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Can condo association deny occupancy based on personal financial requirements?

Posted on Mon, Apr 12, 2010 @ 07:42 AM
Is there a law or a place where I can find answers about rules of denying somebody the right to occupy a condo due to insufficient finance even if they have proved that paying the mortgage and the condo association dues is only 10% of their income?



There are lots of unanswered items that are necessary to post a reply. Who is somebody? an owner, a tenant? Who is denying you occupancy? What state are you in? If you can fill out the question a bit more, perhaps I can supply some information.

posted @ Monday, April 12, 2010 9:58 AM by Sherry Valentine

We would definitely need more information to assist you. If this owner has a mortgage, has a deed in their name on the unit and are paying their monthly assessments then you (as a neighbor, or even if you are a Board member) really have no right to say or do anything with regards to their personal financial status. If they are past-due on their assessments and you are a Board member then you should do whatever you are legally responsible to do in collecting that money. Otherwise, I would try to stay out of their personal finances.

posted @ Monday, April 12, 2010 10:23 AM by B

I can answer from the perspective of a California resident living in what most would agree as a very consumer friendly state. The short answer is: (almost always)NO. On the purchase a Board has no authority to review or approve an owner's financial wherewithal. Once an owner the Board can exercise the power of lien and foreclosure if an owner becomes delinquent in assessments. In the event of foreclosure the Board has the effective power of disposession. I have seen CC&Rs where the Board has the right of first refusal. These are not popular in practice because the only option to "deny" a purchaser is for the HOA to buy the unit instead. This is very cumbersome as well as expensive. 
I hope this answers your question.

posted @ Monday, April 12, 2010 6:14 PM by Marc Binenfeld

In general, Florida points to restrictions in the condo docs if any. The keywords you would want to use is "right of first refusal". 
Usually this allows the board to review the contract and the prospective purchaser and if they do not want to approve the prospective purchaser provided by the seller, they can deny that person; however, normally they must provide an acceptable buyer or purchase the unit themselves.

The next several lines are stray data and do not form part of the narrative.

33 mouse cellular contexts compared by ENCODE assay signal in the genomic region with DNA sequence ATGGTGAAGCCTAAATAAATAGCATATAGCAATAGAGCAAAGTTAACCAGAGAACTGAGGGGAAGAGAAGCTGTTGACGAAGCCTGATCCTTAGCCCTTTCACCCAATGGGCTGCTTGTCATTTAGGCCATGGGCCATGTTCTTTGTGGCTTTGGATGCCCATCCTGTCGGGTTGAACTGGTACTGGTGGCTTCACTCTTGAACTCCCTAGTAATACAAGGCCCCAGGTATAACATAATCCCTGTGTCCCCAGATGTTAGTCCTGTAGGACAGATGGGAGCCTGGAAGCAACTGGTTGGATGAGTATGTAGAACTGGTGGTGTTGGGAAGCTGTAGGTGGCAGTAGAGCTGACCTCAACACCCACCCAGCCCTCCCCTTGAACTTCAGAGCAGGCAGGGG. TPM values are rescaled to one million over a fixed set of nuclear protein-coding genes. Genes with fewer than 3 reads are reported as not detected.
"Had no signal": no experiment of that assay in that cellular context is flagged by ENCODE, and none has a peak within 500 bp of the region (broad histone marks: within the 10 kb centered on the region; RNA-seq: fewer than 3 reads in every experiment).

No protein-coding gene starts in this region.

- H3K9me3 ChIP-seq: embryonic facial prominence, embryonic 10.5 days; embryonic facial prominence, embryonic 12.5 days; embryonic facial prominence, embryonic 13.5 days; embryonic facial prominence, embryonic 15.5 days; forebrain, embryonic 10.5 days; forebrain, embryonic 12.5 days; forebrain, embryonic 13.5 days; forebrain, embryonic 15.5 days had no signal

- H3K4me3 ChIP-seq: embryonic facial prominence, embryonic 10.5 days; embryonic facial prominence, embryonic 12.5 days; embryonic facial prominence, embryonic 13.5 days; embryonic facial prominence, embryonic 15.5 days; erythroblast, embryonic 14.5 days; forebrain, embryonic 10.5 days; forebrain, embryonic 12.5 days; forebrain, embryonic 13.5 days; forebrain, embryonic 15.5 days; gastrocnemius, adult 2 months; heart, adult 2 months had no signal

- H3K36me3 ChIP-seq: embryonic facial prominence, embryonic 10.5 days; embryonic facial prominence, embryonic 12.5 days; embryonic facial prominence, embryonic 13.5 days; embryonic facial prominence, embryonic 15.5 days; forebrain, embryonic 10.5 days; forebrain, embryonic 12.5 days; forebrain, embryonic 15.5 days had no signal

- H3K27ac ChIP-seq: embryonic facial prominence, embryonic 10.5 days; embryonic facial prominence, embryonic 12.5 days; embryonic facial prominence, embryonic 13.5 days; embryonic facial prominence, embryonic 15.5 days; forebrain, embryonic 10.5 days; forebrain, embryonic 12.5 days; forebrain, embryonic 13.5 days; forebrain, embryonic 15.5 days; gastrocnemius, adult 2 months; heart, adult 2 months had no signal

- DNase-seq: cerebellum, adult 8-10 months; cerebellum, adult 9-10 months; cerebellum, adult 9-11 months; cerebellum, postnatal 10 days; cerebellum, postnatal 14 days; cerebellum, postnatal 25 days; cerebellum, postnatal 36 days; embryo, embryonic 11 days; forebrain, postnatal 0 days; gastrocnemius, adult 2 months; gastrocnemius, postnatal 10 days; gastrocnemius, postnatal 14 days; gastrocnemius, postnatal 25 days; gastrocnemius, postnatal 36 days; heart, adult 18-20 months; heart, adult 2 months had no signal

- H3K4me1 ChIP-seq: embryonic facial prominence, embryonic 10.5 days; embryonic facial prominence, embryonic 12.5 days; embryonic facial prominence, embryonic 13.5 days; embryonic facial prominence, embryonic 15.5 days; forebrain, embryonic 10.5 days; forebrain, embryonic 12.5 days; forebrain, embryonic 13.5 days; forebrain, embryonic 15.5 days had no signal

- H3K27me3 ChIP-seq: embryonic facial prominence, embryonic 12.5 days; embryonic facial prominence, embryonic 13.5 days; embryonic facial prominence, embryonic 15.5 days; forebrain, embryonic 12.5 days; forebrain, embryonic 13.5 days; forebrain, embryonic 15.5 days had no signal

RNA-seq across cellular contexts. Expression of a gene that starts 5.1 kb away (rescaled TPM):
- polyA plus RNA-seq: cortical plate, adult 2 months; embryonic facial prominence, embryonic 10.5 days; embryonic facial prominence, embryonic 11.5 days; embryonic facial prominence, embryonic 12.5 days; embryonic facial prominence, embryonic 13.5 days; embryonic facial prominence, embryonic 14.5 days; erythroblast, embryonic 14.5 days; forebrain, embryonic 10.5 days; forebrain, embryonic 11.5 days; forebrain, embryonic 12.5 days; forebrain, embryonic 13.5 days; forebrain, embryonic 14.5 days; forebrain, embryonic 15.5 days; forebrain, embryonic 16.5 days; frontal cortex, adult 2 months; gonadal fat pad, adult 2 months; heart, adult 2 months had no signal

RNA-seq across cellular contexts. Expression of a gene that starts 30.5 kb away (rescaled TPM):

In a case of denial, those who are denied understandably don't typically feel comfortable joining the community anymore and you will often see these transactions fall through.

posted @ Tuesday, April 13, 2010 3:35 PM by Joyce Nord Joyce@thecondocommando.com

I heard of co-ops being able to do that. Here in DC that wouldn't be uncommon in a high-priced area. But otherwise in a condo this would scream potential discrimination lawsuit. If they can be approved for the mortgage and pay their fees on time and don't violate the other CCR's what legitimate reason could anyone have to not want someone. But this concept of right of first refusal is very interesting - I've never heard of it.

posted @ Sunday, April 18, 2010 4:21 PM by LLH

We are paying cash for a condo in FL. We were told the board would have to approve us. We have a past foreclosure on our credit. It is the only blemish, but we realized its a big blemish. Can the board deny our approval because of this? We have plenty of income and can easily afford the monthly maint. fees.

posted @ Friday, June 04, 2010 9:57 PM by Kay

Hi. We want to rent a condo, and the HOA wants to run our credit. The unit is owned, and we want to rent from the owner. Can the HOA deny us based on our credit?

posted @ Tuesday, August 31, 2010 8:27 AM by LIZ

The HOA or Board of Directors has the right of first refusals as someone mentions it in a coment above. However the reasons for a denial can be the ones allowed in each Condominium documents/Rules and regulations. Some condos can deny because of financial reasons, others because of criminal records, each condo may have different reasons for denial. That is why each buyer or tenant is given a copy of documents... so as to understand what they are getting into. those documents is not just to find out if you can have a dog or not. 

posted @ Friday, September 27, 2013 3:36 PM by gio

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